Finally, for bar plots, you can use `fct_infreq()` to order levels in decreasing frequency: this is the simplest type of reordering because it doesn’t need any extra variables. Combine it with `fct_rev()` if you want them in increasing frequency so that in the bar plot largest values are on the right, not the left.

``````gss_cat %>%
mutate(marital = marital %>% fct_infreq() %>% fct_rev()) %>%
ggplot(aes(marital)) +
geom_bar()`````` ## Modifying factor levels

More powerful than changing the orders of the levels is changing their values. This allows you to clarify labels for publication, and collapse levels for high-level displays.

### `fct_recode`

The most general and powerful tool is `fct_recode()`. It allows you to recode, or change, the value of each level. For example, take the `gss_cat\$partyid`:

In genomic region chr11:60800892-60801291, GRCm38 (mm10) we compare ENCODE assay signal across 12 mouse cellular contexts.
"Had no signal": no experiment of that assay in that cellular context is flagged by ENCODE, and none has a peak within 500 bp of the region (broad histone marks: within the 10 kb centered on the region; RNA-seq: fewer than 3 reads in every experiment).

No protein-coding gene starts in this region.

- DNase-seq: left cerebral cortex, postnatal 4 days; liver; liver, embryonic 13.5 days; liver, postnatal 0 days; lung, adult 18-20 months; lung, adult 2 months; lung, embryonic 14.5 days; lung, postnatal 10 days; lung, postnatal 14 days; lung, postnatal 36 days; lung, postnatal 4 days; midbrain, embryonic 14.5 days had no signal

``````gss_cat %>%
count(partyid)``````
``````# A tibble: 10 × 2
partyid                n
<fct>              <int>
2 Don't know             1
3 Other party          393
4 Strong republican   2314
5 Not str republican  3032
6 Ind,near rep        1791
7 Independent         4119
8 Ind,near dem        2499
9 Not str democrat    3690
10 Strong democrat     3490``````

The levels are terse and inconsistent.

Let’s tweak them to be longer and use a parallel construction.

Like most rename and recoding functions in the tidyverse:

• the new values go on the left
• the old values go on the right
``````gss_cat %>%
mutate(partyid = fct_recode(partyid,
"Republican, strong"    = "Strong republican",
"Republican, weak"      = "Not str republican",
"Independent, near rep" = "Ind,near rep",
"Independent, near dem" = "Ind,near dem",
"Democrat, weak"        = "Not str democrat",